Let’s go outside.
Examine the edges of windows and doors, especially underneath where you don’t normally look. Are there any gaps in materials that look open or are exposing the materials normally under your exterior coatings like siding, stone, brick, or stucco. Stand back and look to see that all materials are reasonably alike in color with patterns of application that seem consistent.
Look at the corners of windows and doors. Are the pieces of the framing tightly attached to each other. Are there any cracks leading through the surface materials, like stucco, out into the field. Minor cracks are normal. Major, or many cracks, may be a sign of improperly settled, or moving or expanding, soils under the house. If you see this, then another inspection by a professional is critical. Nothing is more important to the long term value of the home than whether it properly relates to the soil.
Note: A home is made of materials that move, expand and contract placed into directcontact with other materials that are solid and immovable. A concrete slab shouldn’t move at all. Wood framing moves all the time. You can see that this mechanical enigma will create small cracks. Dry wall sheets don’t move. So if you have doubts about the number and size of cracks consult an inspector.
Concrete both inside and outside will usually have small cracks. A “cracked slab” is one where the cracks are large enough to slide a pencil into and ultimately signal that a lot of movement is going on in the slab. This can separate electrical lines and create a fire hazard, break water pipes and create sewer line separations. All bad. If you suspect a cracked slab, hire a soils inspector to tell you what is going on. If they cannot tell you or the report is bad, buy another house not this one.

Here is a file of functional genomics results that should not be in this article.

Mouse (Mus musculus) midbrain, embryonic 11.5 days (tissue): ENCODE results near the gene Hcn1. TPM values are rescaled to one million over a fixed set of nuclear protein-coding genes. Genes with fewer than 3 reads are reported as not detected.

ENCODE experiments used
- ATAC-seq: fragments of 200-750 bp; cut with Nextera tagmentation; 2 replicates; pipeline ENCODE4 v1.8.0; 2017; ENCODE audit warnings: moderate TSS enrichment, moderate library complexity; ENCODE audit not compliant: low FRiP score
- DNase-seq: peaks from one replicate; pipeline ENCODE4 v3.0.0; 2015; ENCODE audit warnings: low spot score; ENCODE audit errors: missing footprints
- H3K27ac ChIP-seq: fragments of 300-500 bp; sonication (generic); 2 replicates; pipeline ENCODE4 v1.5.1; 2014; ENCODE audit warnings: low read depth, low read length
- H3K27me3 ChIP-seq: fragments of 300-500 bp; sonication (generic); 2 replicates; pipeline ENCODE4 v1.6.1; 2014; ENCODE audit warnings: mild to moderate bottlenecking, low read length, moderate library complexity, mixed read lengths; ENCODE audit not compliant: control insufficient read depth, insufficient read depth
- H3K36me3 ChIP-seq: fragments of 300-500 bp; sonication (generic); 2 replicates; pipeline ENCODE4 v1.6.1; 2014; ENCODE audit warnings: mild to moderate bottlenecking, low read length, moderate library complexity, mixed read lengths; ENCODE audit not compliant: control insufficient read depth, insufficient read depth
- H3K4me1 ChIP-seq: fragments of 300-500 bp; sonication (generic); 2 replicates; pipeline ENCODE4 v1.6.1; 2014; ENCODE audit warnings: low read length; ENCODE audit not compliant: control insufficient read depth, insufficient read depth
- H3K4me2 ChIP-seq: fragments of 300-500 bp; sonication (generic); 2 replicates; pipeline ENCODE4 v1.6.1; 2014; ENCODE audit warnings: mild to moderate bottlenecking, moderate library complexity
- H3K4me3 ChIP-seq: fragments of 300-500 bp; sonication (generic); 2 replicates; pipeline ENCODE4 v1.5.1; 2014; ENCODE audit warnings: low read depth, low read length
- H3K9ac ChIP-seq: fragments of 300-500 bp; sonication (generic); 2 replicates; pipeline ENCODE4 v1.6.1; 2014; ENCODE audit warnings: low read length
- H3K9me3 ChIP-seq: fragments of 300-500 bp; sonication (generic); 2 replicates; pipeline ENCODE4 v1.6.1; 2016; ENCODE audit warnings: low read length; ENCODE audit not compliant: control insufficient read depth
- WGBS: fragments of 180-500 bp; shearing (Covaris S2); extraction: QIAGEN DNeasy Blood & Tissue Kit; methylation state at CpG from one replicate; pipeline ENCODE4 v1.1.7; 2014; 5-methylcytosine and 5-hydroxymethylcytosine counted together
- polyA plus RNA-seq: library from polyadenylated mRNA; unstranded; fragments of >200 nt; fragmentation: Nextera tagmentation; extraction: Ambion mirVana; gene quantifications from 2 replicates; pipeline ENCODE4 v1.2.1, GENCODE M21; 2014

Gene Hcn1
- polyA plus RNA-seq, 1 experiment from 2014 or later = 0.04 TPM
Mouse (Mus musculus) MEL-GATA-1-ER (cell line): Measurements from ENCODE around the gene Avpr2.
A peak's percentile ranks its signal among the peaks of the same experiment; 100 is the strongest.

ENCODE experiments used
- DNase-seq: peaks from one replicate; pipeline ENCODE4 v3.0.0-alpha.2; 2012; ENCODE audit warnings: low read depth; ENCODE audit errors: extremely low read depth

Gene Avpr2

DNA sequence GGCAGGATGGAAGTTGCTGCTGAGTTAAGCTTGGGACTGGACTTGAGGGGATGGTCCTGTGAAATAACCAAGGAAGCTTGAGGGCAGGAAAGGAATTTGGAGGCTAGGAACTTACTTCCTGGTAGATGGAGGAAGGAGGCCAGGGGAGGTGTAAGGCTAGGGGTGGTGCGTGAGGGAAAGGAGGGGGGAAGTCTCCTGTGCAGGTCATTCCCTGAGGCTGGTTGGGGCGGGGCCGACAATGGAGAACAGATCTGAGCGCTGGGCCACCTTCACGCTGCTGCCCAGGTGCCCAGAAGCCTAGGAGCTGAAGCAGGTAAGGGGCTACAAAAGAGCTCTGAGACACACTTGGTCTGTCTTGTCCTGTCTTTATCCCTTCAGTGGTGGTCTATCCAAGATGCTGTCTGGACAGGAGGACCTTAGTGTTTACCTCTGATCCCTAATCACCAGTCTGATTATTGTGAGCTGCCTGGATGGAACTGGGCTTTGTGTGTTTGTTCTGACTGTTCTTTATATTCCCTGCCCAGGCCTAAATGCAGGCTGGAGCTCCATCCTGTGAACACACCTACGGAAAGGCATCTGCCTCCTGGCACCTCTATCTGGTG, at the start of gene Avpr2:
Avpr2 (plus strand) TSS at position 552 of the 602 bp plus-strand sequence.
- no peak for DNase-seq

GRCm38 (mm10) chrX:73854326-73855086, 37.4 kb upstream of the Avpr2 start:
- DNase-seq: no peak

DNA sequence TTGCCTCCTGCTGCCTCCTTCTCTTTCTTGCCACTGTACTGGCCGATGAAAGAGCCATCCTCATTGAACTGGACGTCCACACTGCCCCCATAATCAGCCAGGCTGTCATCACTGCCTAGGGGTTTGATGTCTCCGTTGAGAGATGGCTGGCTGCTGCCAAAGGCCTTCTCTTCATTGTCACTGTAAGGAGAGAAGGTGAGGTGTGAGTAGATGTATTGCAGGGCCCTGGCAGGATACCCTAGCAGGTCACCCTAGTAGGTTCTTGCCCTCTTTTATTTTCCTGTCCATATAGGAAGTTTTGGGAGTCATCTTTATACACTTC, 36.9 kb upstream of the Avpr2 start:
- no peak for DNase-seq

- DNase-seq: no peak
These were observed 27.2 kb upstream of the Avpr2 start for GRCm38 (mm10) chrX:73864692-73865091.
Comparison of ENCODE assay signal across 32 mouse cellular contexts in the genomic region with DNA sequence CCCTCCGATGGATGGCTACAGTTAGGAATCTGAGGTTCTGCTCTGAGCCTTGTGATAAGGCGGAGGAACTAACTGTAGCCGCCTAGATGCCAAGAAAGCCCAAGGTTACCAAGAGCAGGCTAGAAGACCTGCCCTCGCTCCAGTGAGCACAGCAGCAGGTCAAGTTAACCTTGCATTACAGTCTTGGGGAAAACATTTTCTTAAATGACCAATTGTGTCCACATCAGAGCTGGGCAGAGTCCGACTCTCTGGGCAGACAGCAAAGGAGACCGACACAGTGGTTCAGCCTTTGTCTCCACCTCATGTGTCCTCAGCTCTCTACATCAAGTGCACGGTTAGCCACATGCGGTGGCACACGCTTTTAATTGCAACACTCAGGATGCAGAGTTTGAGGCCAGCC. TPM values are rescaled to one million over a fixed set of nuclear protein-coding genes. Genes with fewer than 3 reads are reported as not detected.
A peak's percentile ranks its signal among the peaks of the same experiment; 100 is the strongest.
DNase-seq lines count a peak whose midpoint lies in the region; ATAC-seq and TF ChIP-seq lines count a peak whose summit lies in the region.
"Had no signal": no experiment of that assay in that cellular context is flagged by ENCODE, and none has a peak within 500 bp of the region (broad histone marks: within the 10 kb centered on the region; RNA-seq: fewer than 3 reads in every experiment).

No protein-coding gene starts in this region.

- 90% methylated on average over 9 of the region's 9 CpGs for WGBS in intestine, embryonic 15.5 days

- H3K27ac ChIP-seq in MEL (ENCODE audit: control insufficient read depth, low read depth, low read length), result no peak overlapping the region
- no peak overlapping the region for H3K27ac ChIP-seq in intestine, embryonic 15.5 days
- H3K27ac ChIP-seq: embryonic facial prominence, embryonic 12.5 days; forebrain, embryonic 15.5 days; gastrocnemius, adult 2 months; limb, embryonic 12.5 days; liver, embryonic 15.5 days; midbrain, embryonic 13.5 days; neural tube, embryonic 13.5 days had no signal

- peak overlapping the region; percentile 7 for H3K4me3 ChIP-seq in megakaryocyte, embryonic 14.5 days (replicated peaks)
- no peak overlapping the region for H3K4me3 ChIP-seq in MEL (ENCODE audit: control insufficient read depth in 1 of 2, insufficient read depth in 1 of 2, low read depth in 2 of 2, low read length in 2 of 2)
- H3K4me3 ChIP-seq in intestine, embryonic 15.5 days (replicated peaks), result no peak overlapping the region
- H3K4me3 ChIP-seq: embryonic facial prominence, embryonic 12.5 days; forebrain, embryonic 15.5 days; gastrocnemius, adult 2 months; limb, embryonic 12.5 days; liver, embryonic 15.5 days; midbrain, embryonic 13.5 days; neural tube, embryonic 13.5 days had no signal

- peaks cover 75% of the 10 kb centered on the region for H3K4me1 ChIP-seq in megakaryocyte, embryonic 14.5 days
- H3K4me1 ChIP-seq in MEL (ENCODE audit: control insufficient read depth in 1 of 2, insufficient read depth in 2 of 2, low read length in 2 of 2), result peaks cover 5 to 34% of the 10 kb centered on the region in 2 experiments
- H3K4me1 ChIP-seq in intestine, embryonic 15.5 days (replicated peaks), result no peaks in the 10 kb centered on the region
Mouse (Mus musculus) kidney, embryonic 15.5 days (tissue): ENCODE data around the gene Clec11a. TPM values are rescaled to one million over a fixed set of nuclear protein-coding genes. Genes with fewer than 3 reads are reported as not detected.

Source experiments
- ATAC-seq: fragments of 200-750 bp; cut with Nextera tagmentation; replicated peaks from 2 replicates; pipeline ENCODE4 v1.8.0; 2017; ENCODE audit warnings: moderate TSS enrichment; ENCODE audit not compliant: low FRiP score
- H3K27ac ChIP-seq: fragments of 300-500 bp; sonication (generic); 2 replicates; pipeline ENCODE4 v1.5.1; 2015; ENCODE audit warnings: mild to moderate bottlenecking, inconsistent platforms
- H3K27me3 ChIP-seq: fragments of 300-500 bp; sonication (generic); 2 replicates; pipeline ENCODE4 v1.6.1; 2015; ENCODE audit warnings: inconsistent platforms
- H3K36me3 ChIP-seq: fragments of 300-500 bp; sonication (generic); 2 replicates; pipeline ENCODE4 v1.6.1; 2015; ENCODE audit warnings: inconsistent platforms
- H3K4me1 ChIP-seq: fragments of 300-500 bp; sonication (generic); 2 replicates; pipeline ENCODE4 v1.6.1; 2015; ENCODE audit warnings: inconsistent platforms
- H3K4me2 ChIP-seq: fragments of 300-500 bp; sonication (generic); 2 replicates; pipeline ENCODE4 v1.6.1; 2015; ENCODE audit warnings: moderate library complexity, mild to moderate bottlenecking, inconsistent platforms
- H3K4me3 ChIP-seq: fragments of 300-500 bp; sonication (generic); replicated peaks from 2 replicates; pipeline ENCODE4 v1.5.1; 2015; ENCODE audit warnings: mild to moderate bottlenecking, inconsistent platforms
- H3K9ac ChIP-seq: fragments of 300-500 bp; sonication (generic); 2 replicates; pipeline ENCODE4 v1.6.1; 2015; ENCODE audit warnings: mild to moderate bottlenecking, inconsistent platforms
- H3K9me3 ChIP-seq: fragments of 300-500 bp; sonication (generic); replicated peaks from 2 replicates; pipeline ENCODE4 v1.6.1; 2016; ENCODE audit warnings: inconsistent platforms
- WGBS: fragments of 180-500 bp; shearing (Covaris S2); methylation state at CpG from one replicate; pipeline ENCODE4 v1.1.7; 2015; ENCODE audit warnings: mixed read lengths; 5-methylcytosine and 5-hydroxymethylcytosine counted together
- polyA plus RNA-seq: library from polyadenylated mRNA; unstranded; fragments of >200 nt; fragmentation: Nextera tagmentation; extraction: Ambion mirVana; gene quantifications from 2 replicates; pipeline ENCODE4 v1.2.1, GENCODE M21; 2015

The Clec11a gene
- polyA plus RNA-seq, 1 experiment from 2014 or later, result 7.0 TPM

Driveways, garage floors in some cases, patios, and sidewalks are less critical in terms oftheir danger to the integrity of the home’s mechanical system. You may find more cracking there than inside the home. If you have the opportunity to examine the home before the new carpet goes down, do so.
Walk every square foot of the land, including flowerbeds. Does anything sink down when you walk on it? Is it spongy or outright wet? Why? Look for low spots where water could accumulate. Do the neighboring properties drain into their own, or onto your property? Does the land slope away from the home or slope toward it. If it slopes toward it, are there proper drainage swales to draw the water off and away from the footings of the home? Check to see if yard drains look plugged. Is there any area where dirt is washed away? Do the hose bibs outside seem to be operational? Check gutters and downspouts to see if they seem to be solid and well attached. See where the gutter water is directed and make sure it flows away from the footings of the home.
Lean against all fences and make sure they do not move.
Is the lawn and are the gardens consistently green or are there brown areas or dead areas where the sprinklers may not be working.
WHEN YOU ARE FINISHED BE SURE TO TURN EVERYTHING OFF. NOTHING LIKE HACKING OFF THE SELLER BY LEAVING THE AIR CONDITIONING AND THE OVEN ON. REMEMBER YOU WILL BE ASKING THEM FOR THINGS IN THE NEGOTIATIONS AND YOU WANT THEM TO LIKE YOU. LOCK UP THE HOUSE WELL AND PUT EVERYTHING BACK WHERE YOU FOUND IT.
SEE CHECKLIST 4 – SELF INSPECTION, at the end of the book.